Q&A With Mohegan Mohegan Tribe Chief Lynn Malerba


Mara Lavitt

Photo by Mara Lavitt New Haven, CT November 17, 2017 Photography: ©Mara Lavitt In Woodbridge Hall, Yale and the Mohegan Tribe signed an agreement that formalized cooperation between the Yale Peabody Museum of Natural History and the Mohegan Tribe’s Tantaquidgeon Museum. From left: Mohegan Tribal Chairman Kevin Brown; Mohegan Chief Marilynn Malerba, Yale Univ. President Peter Salovey.

In spirit of Indigenous People’s Day on Oct 11, the Saga interviewed Chief Lynn Malerba as the sitting Chief of the Mohegan Tribe


Chief of Mohegan Tribe Lynn Malerba

Viking Saga: How does your
government work?

Lynn Malerba: Our government is run by a constitution. We have a Tribal Council who is in charge of legislative affairs, our business and our intergovernmental affairs with local, state, and federal government. We have an elected Council of Elders, and they are responsible for our constitution; they’re considered our supreme court and they are also responsible for culture. They name traditional positions such as chief, but once appointed those positions do not report to them. We operate a government like every other town does. We have a fire department,
a health and human services department, and paramedics and an ambulance service. We also have a cultural department. We operate a museum. We have an archaeological department, and we have a historian.

VS: What does Indigenous People’s Day mean to you and the Mohegan Tribe?

LM: Indigenous People’s Day is a nice recognition of the fact that we’re still here. When I’m asked to speak during Native American History Month, I don’t talk about history as much as I talk about the fact that we are resilient. We have survived and we still have very vibrant communities. I am still learning, you know, you think about the history we are taught – I went to Mohegan School in Uncasville. It was named after us, but it wasn’t a tribal school. I learned Columbus discovered America. I was a shy, little girl, I wasn’t going to say, ‘no, that’s not exactly right.’ Tribes have contributed a lot of knowledge to the country as well as land and resources, and I think that’s what Indigenous People’s Day should be about: celebrating who we are and who we have been.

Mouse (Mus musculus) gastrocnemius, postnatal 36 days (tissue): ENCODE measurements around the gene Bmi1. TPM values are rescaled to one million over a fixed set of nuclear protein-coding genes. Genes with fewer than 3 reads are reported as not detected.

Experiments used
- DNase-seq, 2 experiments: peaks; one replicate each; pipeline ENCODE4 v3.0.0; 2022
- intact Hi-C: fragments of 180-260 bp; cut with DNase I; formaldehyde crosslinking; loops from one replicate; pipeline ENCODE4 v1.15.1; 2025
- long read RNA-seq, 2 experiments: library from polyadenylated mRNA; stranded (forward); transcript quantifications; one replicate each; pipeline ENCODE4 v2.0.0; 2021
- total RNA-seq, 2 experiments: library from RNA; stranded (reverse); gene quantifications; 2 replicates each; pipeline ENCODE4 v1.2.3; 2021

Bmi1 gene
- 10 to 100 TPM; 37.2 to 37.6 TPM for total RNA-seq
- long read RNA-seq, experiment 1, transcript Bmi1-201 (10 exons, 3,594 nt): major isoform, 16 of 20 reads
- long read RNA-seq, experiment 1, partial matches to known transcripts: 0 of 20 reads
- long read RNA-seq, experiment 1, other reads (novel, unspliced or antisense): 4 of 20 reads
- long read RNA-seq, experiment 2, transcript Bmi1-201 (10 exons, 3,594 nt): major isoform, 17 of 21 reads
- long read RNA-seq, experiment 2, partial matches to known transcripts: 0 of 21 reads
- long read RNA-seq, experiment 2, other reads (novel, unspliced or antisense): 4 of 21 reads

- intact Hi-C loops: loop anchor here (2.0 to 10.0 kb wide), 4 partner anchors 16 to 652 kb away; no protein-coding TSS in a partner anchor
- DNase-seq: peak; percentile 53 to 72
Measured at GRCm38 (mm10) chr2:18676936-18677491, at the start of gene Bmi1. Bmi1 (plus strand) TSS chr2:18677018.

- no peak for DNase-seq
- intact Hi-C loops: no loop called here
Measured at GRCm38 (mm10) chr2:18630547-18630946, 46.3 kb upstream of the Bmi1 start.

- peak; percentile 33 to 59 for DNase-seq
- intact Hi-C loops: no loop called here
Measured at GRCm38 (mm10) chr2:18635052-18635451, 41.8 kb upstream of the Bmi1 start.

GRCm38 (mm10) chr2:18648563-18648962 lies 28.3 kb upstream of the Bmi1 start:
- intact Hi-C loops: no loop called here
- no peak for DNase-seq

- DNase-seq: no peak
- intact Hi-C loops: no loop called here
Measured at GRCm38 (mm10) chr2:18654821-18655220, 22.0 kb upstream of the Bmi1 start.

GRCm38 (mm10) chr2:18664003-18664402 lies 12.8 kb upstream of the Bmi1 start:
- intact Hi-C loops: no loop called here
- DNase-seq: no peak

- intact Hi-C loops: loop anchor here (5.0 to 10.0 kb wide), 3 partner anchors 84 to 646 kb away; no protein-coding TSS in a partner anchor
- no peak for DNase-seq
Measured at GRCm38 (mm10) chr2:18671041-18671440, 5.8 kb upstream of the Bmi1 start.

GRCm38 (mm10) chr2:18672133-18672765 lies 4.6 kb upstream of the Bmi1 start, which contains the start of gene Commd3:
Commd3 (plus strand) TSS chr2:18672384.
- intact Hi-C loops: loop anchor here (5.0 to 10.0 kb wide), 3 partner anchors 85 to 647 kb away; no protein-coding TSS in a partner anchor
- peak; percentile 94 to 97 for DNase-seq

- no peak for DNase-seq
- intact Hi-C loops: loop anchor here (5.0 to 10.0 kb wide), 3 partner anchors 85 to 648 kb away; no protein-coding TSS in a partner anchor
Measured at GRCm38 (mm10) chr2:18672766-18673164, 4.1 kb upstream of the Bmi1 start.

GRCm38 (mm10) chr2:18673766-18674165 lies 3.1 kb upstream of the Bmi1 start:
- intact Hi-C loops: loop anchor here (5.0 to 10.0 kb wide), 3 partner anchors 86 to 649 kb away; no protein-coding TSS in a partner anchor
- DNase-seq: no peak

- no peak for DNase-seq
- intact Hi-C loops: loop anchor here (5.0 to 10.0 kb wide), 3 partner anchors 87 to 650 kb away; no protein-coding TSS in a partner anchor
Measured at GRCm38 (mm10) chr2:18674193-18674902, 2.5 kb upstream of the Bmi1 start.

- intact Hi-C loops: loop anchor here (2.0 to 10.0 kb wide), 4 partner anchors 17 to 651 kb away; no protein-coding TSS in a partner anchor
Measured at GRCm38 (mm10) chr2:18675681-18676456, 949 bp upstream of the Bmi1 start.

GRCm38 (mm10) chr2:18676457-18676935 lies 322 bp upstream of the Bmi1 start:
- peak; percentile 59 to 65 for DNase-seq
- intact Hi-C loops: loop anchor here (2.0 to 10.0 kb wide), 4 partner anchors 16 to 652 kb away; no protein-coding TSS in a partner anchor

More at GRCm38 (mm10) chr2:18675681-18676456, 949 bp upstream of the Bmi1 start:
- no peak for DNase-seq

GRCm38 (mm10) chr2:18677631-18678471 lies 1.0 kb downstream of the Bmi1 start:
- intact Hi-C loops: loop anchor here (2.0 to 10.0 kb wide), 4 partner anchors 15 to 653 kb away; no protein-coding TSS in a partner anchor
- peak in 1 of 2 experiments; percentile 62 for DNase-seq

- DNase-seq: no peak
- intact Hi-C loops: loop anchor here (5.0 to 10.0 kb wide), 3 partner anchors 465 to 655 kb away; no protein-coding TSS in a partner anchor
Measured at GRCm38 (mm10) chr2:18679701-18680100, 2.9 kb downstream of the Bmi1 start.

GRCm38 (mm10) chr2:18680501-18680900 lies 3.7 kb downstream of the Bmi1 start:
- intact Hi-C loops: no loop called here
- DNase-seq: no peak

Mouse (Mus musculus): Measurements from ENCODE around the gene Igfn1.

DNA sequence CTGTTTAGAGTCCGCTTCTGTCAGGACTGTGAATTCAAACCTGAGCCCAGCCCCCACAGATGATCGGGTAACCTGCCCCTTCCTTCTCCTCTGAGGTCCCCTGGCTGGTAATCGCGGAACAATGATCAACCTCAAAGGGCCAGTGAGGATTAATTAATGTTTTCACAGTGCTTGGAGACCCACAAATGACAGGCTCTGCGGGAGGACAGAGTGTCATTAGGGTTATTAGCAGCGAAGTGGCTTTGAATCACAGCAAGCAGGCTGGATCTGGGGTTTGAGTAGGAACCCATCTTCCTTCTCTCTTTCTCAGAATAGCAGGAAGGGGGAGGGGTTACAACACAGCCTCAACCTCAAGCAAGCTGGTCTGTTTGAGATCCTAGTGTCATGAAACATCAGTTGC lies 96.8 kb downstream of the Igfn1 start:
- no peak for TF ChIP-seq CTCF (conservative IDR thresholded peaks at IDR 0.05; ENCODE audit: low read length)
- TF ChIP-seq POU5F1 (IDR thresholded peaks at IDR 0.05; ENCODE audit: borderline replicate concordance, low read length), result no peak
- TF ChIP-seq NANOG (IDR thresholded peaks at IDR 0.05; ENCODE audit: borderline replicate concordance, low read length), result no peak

VS: What do you want people to know about your tribe?

LM: We lost 90 percent of our land base and 90 percent of our people between the 1600s-1700s. Our elders held on. They preserved some of our sacred sites as best as they could. One of our burial grounds was made into a state park. It was taken from us by eminent domain in the 1950s, and we didn’t have enough money to fight the state on that; we had to purchase it back, which we did. It was an active burial ground, and the state wanted us to pay a toll to go into the state park at one point. All of our tribal elders understood what was important and they held onto our culture and continued our traditions. They strengthened us, so that we are still here today. The fact we are still here points to the resilience and perseverance of our leaders in the past.

VS: What are you doing to preserve your culture?

LM: We have a whole cultural department. We have a summer camp normally and the kids do a lot of fun activities and learn a little bit about their language and their ancestors. Normally, we have a Wigwam every year, and there’s dancing, storytelling, singing and vendors. They have traditional food like sassafras tea and corncakes. It’s a way to share your culture, not only with your own people but with everyone else, with our neighbors. It’s very special to be an Indigenous person. You’re so connected to the people who came behind you. When I was installed as chief, I
said, we follow the path of our ancestors and we need to leave footprints on the path so that those that come behind us can find their way easily.